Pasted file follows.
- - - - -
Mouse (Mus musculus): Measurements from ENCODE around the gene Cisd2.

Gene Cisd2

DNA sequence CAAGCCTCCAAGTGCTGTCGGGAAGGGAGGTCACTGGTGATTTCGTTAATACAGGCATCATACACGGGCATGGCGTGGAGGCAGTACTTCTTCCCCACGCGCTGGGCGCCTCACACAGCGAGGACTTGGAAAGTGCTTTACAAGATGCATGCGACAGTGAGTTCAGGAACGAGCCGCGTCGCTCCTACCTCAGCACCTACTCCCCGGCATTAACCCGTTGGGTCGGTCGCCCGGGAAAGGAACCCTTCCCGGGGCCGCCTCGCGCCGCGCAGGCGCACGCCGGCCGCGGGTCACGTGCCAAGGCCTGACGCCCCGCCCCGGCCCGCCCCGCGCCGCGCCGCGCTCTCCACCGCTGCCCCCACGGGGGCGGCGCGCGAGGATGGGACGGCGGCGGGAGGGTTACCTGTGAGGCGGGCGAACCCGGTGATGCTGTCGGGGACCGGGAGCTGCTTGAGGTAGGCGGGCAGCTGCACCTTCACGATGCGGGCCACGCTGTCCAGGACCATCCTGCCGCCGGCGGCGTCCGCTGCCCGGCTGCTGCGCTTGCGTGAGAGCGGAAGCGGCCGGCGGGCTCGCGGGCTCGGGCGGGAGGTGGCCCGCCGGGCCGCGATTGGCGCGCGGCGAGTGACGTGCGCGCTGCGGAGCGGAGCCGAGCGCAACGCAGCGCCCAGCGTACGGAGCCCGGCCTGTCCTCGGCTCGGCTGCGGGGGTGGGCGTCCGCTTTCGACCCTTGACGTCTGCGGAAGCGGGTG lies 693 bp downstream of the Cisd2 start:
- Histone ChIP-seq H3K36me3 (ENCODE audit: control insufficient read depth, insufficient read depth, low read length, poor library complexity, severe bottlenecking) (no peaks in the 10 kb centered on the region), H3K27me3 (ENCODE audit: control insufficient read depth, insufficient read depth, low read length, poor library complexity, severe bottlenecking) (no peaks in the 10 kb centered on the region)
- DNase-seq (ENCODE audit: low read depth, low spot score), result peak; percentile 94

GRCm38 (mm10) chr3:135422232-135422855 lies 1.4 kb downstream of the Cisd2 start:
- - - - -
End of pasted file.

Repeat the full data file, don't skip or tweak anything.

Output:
Mouse (Mus musculus): Measurements from ENCODE around the gene Cisd2.

Gene Cisd2

DNA sequence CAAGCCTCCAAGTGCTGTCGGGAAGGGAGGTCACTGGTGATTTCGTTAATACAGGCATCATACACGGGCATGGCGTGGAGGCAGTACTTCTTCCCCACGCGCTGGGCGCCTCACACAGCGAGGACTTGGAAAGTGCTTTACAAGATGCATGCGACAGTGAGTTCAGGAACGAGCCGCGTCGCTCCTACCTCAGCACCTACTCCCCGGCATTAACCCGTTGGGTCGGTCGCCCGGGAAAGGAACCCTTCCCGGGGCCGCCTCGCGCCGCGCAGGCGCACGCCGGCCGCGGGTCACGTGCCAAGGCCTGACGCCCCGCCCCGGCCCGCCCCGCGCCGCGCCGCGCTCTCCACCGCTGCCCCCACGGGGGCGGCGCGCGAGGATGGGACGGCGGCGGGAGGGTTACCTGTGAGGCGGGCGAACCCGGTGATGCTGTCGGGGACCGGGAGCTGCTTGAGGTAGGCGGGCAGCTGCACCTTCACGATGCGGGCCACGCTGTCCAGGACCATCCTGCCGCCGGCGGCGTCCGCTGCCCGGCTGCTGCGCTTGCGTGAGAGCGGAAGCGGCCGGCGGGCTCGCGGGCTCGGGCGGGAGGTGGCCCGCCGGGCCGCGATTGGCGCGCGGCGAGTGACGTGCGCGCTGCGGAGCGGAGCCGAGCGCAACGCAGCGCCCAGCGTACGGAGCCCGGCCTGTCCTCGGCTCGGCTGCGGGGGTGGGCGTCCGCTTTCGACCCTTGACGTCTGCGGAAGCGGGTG lies 693 bp downstream of the Cisd2 start:
- Histone ChIP-seq H3K36me3 (ENCODE audit: control insufficient read depth, insufficient read depth, low read length, poor library complexity, severe bottlenecking) (no peaks in the 10 kb centered on the region), H3K27me3 (ENCODE audit: control insufficient read depth, insufficient read depth, low read length, poor library complexity, severe bottlenecking) (no peaks in the 10 kb centered on the region)
- DNase-seq (ENCODE audit: low read depth, low spot score), result peak; percentile 94

GRCm38 (mm10) chr3:135422232-135422855 lies 1.4 kb downstream of the Cisd2 start: